Cincinnati, Wednesday, Oct. 7. - Maj. Wileman, of the Eighteenth Kentucky regiment, who was wounded in the Battle of Chickamauga, and who lately returned home, was taken from his house, in Pendleton County, Ky., on Monday, by a gang of guerrillas, stripped of his clothing, tied to a tree, and shot. Five of the marauders were caught and brought to this city today.
The short account above, printed in the New York Times on October 8th, 1863, exemplifies the brutal guerilla activities that were taking place in Kentucky during the Civil War. Kentucky, along with Missouri, showed that there was a divide between loyalty to the Union and allegiance to the Confederacy. After the Emancipation Proclamation was issued, the divide not only became larger, but also increasing bloody. Many Federal officers, feeling that their loyalty to the Union cause was betrayed by Lincoln's decree, resigned their commissions. Increasing rebel and guerilla activity occurred within the Bluegrass State. Wileman's murder was but one example of this widening divide between Union citizens and those who were determined to wreak havoc and kill loyal citizens.
Abraham G. Wileman was born in Stark County, Ohio in 1821. The son of Quakers, Wileman would marry his first wife, Ester Coates, in Pennsylvania in 1844. Wileman would study medicine in Ohio, and by 1855 was living in Pendleton County, Kentucky, without Ester. In 1851 Ester left Abraham as she wanted to study medicine, but apparently he did not approve of her desires. She returned to Ohio but by 1853, according to divorce papers she "became discontented and disposed to isolate herself from the company about the home of the plaintiff to such a degree as to render the married state to both miserable". She left Ohio once again in 1854 and returned to Pennsylvania while her husband moved to Kentucky. Ester discovered that she was with child. On August 14th, 1858 Abraham filed divorce papers and the separation became final as Ester did not appear to testify. Wileman married his second wife, Parthenia Rice from Pendleton County, on October 28th of that same year. One of those in attendance for the ceremony was William A. Warner, later to become Wileman's commanding officer in the Eighteenth Kentucky Volunteer Infantry Regiment. Abraham and Parthenia would have three children.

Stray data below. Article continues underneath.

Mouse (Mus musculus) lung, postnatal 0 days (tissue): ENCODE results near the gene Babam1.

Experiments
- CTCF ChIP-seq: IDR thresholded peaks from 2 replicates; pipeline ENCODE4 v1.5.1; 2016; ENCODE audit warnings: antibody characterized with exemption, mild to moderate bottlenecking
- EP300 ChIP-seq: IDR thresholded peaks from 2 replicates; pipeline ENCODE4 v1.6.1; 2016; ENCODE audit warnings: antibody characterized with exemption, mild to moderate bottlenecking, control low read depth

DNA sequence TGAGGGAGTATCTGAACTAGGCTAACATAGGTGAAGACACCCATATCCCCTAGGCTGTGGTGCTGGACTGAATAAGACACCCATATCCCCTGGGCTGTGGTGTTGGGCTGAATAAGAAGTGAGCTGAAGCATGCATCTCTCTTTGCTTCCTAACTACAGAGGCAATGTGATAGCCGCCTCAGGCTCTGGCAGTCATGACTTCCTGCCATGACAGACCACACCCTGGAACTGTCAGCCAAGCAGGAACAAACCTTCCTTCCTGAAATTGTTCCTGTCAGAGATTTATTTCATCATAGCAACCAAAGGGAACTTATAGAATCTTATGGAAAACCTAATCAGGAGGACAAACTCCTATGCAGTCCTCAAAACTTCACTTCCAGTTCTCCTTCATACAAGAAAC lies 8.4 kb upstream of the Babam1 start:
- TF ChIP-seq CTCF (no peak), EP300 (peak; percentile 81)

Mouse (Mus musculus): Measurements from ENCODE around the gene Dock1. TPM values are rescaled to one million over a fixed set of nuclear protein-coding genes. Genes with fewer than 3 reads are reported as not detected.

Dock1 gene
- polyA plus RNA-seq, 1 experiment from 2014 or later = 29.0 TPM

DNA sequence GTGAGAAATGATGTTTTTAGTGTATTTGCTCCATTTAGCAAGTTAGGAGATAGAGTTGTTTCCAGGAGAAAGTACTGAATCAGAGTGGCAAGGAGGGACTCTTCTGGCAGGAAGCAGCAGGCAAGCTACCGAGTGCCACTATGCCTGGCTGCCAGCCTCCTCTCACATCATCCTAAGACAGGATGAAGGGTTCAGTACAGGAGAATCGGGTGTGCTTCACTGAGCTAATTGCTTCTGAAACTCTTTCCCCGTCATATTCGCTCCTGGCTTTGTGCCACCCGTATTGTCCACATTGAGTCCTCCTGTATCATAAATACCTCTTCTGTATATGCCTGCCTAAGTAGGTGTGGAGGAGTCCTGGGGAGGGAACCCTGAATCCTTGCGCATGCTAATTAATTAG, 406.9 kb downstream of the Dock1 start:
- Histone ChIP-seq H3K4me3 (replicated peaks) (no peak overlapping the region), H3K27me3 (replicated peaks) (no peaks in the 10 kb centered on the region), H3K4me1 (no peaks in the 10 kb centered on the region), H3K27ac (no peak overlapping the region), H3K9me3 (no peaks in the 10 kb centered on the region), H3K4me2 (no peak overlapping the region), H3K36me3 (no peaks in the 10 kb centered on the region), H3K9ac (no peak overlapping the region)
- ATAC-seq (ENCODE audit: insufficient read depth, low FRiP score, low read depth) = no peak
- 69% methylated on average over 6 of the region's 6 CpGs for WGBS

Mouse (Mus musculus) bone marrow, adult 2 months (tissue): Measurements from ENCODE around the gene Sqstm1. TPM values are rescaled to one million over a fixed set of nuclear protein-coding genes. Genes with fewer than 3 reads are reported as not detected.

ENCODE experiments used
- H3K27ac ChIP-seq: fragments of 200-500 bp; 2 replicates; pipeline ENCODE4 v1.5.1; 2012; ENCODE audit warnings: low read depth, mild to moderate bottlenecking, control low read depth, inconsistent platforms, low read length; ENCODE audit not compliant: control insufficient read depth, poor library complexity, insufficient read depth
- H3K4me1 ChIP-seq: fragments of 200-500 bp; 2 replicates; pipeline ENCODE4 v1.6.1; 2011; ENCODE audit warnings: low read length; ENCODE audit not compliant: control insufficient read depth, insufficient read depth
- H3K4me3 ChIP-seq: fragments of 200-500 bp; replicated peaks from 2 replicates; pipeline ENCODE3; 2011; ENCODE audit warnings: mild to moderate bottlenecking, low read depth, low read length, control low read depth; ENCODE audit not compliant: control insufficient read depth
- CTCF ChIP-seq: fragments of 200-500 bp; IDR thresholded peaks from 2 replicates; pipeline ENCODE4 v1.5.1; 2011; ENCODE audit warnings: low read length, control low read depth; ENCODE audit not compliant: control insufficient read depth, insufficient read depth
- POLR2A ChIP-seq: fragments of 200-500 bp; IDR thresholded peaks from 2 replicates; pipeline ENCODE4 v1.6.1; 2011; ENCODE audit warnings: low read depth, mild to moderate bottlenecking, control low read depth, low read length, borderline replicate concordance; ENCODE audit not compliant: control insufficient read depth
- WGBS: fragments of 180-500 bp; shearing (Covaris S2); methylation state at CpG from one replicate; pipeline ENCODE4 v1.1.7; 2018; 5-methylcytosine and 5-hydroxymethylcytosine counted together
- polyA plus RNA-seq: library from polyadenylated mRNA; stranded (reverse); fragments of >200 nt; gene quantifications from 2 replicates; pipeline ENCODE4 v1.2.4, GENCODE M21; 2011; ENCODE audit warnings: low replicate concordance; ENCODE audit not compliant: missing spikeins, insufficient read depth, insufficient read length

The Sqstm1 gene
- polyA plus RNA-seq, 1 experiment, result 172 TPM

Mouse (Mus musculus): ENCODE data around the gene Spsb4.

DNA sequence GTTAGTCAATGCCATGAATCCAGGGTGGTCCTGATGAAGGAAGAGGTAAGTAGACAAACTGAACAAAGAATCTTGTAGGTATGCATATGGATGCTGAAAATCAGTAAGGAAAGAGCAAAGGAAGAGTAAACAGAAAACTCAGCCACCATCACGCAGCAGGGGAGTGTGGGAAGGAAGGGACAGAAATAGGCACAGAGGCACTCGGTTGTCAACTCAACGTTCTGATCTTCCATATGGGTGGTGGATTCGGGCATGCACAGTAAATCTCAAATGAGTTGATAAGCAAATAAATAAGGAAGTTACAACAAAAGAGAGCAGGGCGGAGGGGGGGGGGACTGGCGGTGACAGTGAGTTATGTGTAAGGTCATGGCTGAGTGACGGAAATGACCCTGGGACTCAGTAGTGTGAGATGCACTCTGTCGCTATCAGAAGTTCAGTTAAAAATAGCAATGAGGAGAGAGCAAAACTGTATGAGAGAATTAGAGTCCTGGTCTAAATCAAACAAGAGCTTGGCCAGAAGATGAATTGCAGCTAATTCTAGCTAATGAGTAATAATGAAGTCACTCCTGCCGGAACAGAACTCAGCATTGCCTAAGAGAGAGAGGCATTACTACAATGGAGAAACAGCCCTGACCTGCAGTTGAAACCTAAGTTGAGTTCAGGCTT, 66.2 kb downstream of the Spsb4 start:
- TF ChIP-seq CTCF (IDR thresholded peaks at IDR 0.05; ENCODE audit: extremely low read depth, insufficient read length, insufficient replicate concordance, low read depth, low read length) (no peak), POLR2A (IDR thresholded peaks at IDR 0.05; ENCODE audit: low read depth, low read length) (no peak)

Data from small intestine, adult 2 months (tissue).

Wileman would serve as a captain in the Kentucky Police Guard for one month during the fall of 1861, the police guard serving to protect the Kentucky Central Rail Road. Wileman then would muster into the Eighteenth Kentucky on February 8th, 1862 as captain of Company D. He would see action with the Eighteenth at Richmond and Stones River, then serve as acting assistant inspector general of the Second Brigade, Crook's Division. In May of 1863 Wileman was promoted to major of the Eighteenth, and would see more action at Chickamauga, where he suffered a gunshot wound on his left forearm on September 20th (the Eighteenth was in John B. Turchin's brigade). On September 27th he requested leave, and returned to his farm near Knoxville, Kentucky to recover.
On the night of October 5th, local guerillas burst into Wileman's home while Wileman was sitting in the parlor with his wife and some neighbors. The October 23rd edition of the Paris Western Citizen carried the details of Wileman's murder:
LETTER FROM COLONEL W. A. WARNER
PARTICULARS OF THE MURDER OF MAJOR A. G. WILEMAN OF THE 18th KENTUCKY INFANTRY:
Pendleton County, Kentucky
October 8, 1863
I have just returned from the funeral of Maj. A. G. Wileman, of the 18th Kentucky, who was foully murdered and robbed in this county on Monday night last. He had only returned on furlough, on Friday last. He was wounded at the battle of Chickamauga River. The Cincinnati papers have incorrect statements as to the particulars of his sad end. He was brave and true a man as ever lived; behaved with marked gallantry at the Battles of Richmond, Howe's Gap, and Chickamauga. He was a man of superior intellect and education; a Physician with a large practice when he joined our regiment as Captain, and was promoted for bravery and good conduct on the battle-field as Major in May last.